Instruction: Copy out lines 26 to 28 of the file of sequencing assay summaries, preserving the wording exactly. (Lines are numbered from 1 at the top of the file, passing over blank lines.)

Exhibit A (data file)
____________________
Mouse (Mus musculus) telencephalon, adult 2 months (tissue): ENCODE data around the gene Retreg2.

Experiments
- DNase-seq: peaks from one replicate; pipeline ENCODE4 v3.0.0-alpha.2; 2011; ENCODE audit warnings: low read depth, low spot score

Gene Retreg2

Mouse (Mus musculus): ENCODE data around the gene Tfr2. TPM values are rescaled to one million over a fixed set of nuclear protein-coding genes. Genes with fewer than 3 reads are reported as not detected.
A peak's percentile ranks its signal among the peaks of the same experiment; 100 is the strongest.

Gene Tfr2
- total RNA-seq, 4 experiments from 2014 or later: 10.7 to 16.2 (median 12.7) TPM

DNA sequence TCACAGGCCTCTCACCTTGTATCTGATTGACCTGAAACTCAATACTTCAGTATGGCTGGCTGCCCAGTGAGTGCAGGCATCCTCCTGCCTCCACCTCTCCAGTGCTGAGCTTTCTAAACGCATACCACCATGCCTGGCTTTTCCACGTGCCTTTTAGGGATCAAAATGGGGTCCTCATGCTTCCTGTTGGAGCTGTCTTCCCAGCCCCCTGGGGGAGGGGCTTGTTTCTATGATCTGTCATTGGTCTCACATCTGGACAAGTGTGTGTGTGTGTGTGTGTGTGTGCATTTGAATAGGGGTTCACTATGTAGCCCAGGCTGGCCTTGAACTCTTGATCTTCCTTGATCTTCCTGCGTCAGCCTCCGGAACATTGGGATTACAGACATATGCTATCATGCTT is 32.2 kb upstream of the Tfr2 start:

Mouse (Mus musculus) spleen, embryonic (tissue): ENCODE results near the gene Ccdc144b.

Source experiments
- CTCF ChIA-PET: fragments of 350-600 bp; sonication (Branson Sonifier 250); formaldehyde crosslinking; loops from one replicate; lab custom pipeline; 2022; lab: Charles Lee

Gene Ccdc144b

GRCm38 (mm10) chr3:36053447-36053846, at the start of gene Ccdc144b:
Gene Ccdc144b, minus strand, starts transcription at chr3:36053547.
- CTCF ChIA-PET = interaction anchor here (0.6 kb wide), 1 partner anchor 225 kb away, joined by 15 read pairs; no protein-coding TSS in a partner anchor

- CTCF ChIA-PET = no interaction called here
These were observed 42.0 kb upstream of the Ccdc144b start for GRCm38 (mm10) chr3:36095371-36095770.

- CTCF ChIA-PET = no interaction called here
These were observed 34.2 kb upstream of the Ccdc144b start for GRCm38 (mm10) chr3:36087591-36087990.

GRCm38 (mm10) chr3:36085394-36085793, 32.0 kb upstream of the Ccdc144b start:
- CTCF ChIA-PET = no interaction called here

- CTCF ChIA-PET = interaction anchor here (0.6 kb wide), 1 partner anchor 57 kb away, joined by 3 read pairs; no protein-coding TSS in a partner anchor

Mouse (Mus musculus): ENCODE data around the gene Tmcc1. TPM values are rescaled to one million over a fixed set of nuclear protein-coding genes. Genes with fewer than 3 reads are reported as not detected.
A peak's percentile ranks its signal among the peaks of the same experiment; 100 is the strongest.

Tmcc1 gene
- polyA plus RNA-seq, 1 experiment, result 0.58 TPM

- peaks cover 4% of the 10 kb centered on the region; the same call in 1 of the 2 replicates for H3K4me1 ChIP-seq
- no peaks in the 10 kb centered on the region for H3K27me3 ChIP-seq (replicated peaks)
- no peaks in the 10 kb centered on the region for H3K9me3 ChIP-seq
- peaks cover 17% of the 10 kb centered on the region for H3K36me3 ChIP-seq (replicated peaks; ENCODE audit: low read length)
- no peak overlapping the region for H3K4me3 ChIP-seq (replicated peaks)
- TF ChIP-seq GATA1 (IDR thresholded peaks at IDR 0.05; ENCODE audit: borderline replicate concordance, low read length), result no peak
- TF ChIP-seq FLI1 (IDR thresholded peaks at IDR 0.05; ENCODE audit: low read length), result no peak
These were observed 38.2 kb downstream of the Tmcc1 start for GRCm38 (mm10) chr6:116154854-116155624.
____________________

Tmcc1 gene
- polyA plus RNA-seq, 1 experiment, result 0.58 TPM

- peaks cover 4% of the 10 kb centered on the region; the same call in 1 of the 2 replicates for H3K4me1 ChIP-seq